The Importance of Resurrection in the Bible

The Importance of Resurrection in the Bible March 31, 2024

Christ is Risen!  The cry of Easter Sunday brings with it hope for us as we face a World of death and pain.

Life is itself a terminal condition, so we might be forgiven for arguing that resurrection is the most important theme in the Bible—at least practically for us.  That is how this fifth chapter of my book Raised With Christ ends, I hope you will join me as I build towards that conclusion this Easter Sunday.

For I delivered to you as of first importance what I also received: that Christ died for our sins in accordance with the Scriptures, that he was buried, that he was raised on the third day in accordance with the Scriptures.


Have you ever met a wise person who seems to say very few words? Some people use many words, of which we remember very few. Others will remain silent, perhaps even while watching a debate, saying nothing at all. Then, when everyone else is finished, they may finally add a sentence that dramatically cuts through everything that has been said. The theme of resurrection in the Bible is a bit like that wise person. We read patiently through many other subjects, and then suddenly a single phrase interjects, illuminating everything and bringing a hope that goes beyond death itself.

Despite first appearances, the concept of resurrection is stressed throughout Scripture from Genesis to Revelation. The emphasis is placed on the subject, not by repetition, but by the way in which we are made to anticipate it.

The Bible is, in many ways, a book about death. It begins in Genesis, when Adam and Eve sinned and death entered the world. It ends in Revelation with the judgment of sin and the celebration of the end of death for all believers. The Bible constantly reminds us of the human predicament and of the inevitability of our mortality. So, whenever resurrection is mentioned, it is a shaft of light penetrating our helplessness and hopelessness. Because of the repeated discussion of death, the subject of resurrection assumes a dramatic prominence whenever it appears.

As we remind ourselves that resurrection is the only answer to the problem of death, we will appreciate its important place in the biblical message of hope to a helpless world. Jesus’ resurrection shouts out that this hope is real, that we can fully trust God to resurrect us.

Let’s consider a few illustrations to underline this point. In art, contrast is often used to highlight the focal point of a painting or photograph. Sometimes that feature will not be the largest one. In a dark scene, the illuminated object stands out more than if it had been surrounded by other bright objects. In the Bible, resurrection benefits from a similar type of contrast.

Suppose a doctor spends a long time telling you about a life-threatening cancer they had just diagnosed you with. If toward the end of the conversation they say, “But all you need is an operation and you will be fine,” this hope would be the most important thing said. The detailed explanation of the problem only increases the impact and appreciation of the solution.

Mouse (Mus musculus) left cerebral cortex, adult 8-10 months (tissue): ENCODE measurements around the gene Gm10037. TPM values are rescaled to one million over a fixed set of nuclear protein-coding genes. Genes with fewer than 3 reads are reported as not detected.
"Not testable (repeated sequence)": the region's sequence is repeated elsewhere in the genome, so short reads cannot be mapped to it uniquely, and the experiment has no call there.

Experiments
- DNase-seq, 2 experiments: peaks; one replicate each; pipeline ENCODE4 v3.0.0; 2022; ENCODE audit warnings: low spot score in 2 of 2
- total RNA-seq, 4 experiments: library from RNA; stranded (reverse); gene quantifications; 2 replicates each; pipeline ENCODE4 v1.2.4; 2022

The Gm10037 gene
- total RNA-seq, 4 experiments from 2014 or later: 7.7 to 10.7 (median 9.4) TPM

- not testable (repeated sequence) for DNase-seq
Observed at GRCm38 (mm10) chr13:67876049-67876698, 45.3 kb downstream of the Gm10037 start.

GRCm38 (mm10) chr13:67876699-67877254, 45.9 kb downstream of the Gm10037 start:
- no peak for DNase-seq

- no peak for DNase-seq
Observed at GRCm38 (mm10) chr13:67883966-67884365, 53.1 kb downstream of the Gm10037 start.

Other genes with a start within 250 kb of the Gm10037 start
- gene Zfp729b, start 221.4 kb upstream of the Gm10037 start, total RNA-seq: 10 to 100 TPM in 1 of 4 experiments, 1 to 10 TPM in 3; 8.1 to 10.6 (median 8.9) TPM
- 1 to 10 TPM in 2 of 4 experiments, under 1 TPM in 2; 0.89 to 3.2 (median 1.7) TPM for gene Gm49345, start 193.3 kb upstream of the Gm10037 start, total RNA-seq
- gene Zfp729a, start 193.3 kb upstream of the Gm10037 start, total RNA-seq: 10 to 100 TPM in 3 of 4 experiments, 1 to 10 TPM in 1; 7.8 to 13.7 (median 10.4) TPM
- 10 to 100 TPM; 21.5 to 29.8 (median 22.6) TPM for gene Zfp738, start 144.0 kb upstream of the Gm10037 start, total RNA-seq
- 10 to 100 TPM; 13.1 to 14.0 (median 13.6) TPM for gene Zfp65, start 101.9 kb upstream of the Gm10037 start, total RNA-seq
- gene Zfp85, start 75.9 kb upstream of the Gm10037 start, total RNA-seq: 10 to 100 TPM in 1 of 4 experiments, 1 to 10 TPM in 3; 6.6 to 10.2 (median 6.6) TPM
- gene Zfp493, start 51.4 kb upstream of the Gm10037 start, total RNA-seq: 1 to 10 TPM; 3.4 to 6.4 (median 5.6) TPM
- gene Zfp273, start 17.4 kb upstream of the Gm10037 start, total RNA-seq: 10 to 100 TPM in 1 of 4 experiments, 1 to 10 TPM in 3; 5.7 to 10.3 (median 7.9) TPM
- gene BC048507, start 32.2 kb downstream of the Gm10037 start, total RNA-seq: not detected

Again, in a compelling film or book, the plot builds, leading to a critical point. There seems to be no way out. Things are on the edge of disaster. Then, at the last minute, a solution is found, a happy ending. The Bible is like that, showing first man’s total inability to save himself. The turning point is Jesus’ life, death, and resurrection. This good news of salvation provides the treatment for the illness that the rest of the Bible has been diagnosing. Thus, resurrection is at the very core of the Christian message. It is only because of Jesus’ resurrection that Paul was able to say, “‘O death, where is your victory? O death, where is your sting?’” (1 Corinthians 15:55).


The Bible often hints at or implies resurrection rather than referring to it directly, much like the foundation of a house. To demonstrate how easily resurrection can be missed, let’s look at the first chapter or so of 1 Corinthians. On a quick read, it appears that these verses center all their attention on the cross of Christ. If we only focused on the following phrases, we might easily miss the theme of resurrection:

Was Paul crucified for you? (1:13)

The word of the cross is folly to those who are perishing. (1:18)

We preach Christ crucified. (1:23)

I decided to know nothing among you except Jesus Christ and him crucified. (2:2)

This strong emphasis has led to these verses being widely and correctly used to uphold the centrality of the cross. But if we look more closely at this passage, we will see that the resurrection underpins and authenticates everything that Paul teaches. It is precisely because of the resurrection that the following things are possible: